Most BJU students know BJU’s Museum & Gallery from the brief tour they took as freshmen as part of the Introduction to the Arts course. But what students may not know is just how many opportunities the museum offers to learn, think, create and observe.
Erin Jones, director of the M&G, describes the museum as an educational entity that helps us understand the present by learning about life in the past. “Our collection isn’t just about art; it’s about everything that surrounds art,” Jones said. “It’s a message to the past and the people living in the past.”
The museum has many special events planned for next semester at both the on-campus location and the satellite location in downtown Greenville. The M&G will be adding a few more pieces to its vast Bowen Collection of Antiquities, including armbands and bracelets from Pompeii and armor from King Nebuchadnezzar’s day.
Jan. 21 marks the opening of a new exhibition on campus, “The Golden Age of Painting in the Low Countries.” This exhibition captures ordinary life in the 17th century of Northern Europe and displays various themes such as maritime scenes and still life. The works will be on loan to the University from a private Russian collector, Mr. Lev Grzhonko.
Also in January, the Heritage Green M&G location downtown will have monthly ArtBreaks. ArtBreaks are a catered lunch/lecture time that will feature a different speaker each month, covering various topics relevant to the Victorian Era. A boxed lunch is $7, and the lecture is free for members and $5 for nonmembers. Registration begins Jan. 7.
From March 1 – April 5, the museum will host “Easter Story in Art: A Strolling Tour.” This will be a self-guided tour for everyone to enjoy select works that focus on the life of Christ in honor of Easter. Audio guides about the pieces on display will be available for rent to teach those walking through the exhibits.
M&G curator John Nolan will present a lecture on Benjamin West in War Memorial Chapel March 12 at 5:30 p.m. Seven of West’s paintings hang in War Memorial Chapel, making it the largest known assemblage of his works. Admission to the lecture is free, and registration is not required.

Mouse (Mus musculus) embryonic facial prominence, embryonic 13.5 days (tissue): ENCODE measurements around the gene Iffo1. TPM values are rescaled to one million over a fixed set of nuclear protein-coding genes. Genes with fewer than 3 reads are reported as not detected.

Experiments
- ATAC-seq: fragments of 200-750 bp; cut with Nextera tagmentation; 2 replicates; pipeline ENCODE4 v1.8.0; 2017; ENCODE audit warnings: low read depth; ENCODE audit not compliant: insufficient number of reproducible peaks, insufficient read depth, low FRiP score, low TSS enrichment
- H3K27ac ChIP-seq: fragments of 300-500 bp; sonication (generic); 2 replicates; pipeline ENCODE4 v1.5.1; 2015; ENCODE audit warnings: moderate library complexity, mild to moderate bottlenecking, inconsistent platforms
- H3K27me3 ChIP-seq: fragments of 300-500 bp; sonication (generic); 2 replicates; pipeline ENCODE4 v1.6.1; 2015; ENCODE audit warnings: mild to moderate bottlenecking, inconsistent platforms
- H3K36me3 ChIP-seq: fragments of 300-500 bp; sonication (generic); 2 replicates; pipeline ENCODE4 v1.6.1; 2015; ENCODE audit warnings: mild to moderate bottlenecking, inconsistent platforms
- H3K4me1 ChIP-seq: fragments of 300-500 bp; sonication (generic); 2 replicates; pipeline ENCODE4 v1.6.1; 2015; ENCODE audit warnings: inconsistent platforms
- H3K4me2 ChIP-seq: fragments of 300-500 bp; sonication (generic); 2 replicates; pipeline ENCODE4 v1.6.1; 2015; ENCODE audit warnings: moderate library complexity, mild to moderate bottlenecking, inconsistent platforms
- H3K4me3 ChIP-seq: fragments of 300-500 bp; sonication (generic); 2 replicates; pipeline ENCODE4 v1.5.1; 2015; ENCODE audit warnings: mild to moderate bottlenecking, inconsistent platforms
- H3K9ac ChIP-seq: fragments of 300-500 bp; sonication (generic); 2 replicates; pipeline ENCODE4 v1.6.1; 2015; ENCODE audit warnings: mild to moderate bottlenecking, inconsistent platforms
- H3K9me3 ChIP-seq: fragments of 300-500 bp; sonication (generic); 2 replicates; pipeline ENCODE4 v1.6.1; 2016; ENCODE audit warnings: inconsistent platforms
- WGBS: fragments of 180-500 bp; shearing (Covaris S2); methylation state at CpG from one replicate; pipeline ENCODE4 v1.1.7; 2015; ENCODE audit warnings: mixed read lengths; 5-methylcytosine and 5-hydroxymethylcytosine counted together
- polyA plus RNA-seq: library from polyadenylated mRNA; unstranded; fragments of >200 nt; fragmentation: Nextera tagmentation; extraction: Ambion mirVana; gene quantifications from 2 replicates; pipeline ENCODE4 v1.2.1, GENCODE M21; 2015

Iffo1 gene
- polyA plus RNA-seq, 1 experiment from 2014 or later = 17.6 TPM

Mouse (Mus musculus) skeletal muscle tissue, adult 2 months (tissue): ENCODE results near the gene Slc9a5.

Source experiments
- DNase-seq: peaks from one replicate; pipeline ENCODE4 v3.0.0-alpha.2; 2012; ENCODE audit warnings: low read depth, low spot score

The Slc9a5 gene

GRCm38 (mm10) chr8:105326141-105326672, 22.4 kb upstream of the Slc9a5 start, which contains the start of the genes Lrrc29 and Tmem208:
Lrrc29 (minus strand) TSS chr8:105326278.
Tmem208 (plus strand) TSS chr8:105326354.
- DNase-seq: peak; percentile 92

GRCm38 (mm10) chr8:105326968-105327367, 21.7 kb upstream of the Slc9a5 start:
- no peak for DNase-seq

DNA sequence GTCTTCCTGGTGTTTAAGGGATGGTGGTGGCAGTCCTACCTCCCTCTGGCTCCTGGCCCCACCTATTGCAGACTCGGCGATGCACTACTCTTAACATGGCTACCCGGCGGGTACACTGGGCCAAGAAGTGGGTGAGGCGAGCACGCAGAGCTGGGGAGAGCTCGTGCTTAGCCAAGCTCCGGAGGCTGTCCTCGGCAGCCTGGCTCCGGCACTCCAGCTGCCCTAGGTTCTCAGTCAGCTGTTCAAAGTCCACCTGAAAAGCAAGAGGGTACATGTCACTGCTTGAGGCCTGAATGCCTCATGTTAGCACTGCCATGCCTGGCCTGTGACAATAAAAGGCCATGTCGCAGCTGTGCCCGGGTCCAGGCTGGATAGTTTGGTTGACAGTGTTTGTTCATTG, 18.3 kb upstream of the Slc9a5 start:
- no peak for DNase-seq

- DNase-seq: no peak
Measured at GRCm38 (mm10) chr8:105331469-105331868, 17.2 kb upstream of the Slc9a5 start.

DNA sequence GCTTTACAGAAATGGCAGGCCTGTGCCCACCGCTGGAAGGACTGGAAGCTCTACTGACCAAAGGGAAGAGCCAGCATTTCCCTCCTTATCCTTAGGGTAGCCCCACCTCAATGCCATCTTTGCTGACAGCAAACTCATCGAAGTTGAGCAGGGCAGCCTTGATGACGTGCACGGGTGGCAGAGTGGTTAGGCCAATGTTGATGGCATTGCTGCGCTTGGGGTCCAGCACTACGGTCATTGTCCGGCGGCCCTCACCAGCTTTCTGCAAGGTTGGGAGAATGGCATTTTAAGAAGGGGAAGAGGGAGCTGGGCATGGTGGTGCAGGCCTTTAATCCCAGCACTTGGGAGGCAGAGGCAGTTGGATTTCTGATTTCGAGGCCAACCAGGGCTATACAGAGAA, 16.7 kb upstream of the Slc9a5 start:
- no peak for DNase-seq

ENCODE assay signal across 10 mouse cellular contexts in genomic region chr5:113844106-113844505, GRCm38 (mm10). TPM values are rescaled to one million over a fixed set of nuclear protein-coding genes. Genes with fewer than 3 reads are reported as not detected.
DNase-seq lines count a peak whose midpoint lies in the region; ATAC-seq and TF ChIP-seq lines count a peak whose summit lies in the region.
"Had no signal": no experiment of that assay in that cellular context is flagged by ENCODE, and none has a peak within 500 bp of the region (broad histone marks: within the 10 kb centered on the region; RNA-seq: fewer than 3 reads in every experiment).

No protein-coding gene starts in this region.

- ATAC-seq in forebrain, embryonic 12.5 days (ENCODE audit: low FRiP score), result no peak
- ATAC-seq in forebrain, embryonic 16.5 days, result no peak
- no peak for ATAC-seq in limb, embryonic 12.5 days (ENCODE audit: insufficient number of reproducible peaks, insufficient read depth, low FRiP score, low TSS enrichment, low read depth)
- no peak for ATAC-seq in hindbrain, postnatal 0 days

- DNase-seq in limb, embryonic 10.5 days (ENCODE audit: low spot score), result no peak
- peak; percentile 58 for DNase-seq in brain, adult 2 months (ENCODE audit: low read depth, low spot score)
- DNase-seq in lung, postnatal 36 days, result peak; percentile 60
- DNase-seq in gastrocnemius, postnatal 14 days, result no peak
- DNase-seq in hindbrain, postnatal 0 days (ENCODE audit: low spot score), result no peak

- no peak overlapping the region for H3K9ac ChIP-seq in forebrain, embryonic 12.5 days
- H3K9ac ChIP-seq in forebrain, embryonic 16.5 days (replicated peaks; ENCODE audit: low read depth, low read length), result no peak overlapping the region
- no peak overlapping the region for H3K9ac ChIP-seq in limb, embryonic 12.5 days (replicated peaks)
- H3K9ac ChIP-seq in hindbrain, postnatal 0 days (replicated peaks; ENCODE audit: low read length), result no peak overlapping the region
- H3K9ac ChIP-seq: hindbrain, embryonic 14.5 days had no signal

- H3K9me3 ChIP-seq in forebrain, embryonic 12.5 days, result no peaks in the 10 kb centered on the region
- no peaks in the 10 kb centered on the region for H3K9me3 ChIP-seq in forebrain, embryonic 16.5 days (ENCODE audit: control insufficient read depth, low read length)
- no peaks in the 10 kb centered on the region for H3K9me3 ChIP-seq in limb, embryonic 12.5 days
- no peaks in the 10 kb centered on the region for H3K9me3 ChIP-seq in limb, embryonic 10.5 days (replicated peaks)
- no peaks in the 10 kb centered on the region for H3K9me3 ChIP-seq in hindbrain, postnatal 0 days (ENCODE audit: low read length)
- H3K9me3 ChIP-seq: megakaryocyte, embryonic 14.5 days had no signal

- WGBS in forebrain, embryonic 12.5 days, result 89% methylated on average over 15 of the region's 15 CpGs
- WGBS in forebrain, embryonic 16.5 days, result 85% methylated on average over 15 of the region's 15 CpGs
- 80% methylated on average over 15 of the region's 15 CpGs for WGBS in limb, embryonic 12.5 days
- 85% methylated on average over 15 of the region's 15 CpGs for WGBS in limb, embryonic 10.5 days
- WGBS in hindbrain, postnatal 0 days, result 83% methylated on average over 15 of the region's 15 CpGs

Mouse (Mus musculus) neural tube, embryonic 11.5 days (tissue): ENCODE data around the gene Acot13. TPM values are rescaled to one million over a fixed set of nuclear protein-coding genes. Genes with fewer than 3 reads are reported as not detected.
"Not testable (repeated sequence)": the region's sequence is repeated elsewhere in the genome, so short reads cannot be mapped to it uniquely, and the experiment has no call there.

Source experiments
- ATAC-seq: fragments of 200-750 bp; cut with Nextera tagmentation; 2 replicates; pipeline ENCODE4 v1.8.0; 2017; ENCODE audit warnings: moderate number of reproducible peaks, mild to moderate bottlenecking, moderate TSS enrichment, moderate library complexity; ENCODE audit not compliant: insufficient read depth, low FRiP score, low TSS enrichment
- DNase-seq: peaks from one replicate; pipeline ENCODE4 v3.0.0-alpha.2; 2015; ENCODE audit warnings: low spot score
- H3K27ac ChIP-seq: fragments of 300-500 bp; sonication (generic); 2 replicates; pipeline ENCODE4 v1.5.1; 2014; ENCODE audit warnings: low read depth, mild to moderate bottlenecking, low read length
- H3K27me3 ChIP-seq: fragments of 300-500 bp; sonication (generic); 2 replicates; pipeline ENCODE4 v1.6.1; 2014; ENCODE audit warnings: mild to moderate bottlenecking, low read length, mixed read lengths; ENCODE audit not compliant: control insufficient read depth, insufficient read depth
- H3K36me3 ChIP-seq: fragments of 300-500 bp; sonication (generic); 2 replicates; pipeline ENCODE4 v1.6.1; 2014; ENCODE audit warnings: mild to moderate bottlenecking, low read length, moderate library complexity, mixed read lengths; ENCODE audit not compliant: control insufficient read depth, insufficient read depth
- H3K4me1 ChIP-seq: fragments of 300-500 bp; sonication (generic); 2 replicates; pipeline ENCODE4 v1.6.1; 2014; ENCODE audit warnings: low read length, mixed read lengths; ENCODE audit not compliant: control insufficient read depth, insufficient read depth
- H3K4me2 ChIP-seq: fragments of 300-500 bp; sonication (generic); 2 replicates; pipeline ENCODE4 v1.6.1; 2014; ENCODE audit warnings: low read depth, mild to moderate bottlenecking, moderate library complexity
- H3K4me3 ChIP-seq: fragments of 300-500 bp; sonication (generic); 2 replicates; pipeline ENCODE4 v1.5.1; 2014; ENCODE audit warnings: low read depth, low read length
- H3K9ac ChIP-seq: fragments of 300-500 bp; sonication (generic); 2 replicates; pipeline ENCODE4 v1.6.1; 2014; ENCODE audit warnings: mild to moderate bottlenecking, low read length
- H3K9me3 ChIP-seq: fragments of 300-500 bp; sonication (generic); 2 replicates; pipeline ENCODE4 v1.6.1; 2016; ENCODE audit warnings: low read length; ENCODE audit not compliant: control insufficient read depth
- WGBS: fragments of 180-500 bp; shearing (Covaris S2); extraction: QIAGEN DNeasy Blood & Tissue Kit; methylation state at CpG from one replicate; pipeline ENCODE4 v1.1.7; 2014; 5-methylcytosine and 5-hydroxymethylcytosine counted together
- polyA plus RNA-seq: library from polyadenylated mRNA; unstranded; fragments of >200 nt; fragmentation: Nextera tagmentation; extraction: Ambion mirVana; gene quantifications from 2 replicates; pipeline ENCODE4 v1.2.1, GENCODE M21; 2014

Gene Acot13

March 26 will be Community Day for both the M&G at BJU and the M&G at Heritage Green. Admission is free for everyone and serves to honor BJU alumni and M&G friends.
In addition to special events, the museum also offers five educational programs under its “Arts Encounter” program for K-12 students. These programs include “Cultural Discovery Tour,” “Homeschool Days,” “Children’s Christmas Celebration,” “Kids Create!” and “Museum on the Move.”
Donnalynn Hess, director of education for the Museum & Gallery, along with Mack Library director Van Carpenter, hopes to offer several Love2Learn cafés next semester. The café meeting would entail a 20-minute lecture derived from the ArtBreak lectures, followed by open discussion.
“I’m hoping to ‘re-frame’ some of these [ArtBreak] lectures for the students to enjoy,” Hess said.
The café would meet in the library and include coffee as fuel for thought. Topics will range from 19th century housewives to the Victorian Era to Sherlock Holmes.
The Museum & Gallery also provides opportunities to learn new skills by developing media for the exhibitions.
“Our exhibitions provide lots of opportunity for professional development and collaboration,” Hess said. Students are able to help with media production by shooting and editing videos for the exhibitions, which Hess said gives them pieces to add to their portfolio and, hopefully, to present at a future Love2Learn café.
All university students receive free admittance to the M&G when they show their ID cards. So the next time you have a few minutes of extra time, stop by this campus gem, what Jones described as a “primary resource” rich in culture, history and so much more.